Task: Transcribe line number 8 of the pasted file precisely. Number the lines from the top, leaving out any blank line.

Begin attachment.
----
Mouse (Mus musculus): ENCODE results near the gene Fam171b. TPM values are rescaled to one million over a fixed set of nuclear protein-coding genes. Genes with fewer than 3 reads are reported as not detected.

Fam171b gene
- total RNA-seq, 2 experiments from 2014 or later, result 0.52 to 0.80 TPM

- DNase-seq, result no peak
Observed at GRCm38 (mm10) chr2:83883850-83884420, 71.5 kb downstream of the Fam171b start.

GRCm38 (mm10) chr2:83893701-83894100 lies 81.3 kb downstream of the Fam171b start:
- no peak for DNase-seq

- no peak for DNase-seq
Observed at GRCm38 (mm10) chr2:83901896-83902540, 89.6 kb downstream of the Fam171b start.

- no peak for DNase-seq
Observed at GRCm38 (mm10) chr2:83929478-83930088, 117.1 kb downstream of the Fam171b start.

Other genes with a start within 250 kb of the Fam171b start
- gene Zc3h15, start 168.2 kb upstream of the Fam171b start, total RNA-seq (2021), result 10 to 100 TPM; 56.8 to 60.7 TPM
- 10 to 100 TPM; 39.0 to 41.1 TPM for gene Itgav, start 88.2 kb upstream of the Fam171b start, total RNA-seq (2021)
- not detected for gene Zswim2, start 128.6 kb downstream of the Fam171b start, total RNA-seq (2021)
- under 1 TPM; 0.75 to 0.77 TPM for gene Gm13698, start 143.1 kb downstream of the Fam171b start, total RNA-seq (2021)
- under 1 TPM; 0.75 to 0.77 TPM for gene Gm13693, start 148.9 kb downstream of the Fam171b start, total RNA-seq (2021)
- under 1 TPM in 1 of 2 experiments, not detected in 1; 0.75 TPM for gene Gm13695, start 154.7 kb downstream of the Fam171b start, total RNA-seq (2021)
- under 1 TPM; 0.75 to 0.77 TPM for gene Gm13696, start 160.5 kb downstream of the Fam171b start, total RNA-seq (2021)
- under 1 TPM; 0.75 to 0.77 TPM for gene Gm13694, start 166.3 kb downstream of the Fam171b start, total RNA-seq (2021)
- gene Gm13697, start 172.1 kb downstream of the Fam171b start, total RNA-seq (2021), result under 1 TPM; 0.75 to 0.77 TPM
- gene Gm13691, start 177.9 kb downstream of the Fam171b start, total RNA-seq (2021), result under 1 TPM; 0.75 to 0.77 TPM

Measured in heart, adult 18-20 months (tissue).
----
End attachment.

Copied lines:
- no peak for DNase-seq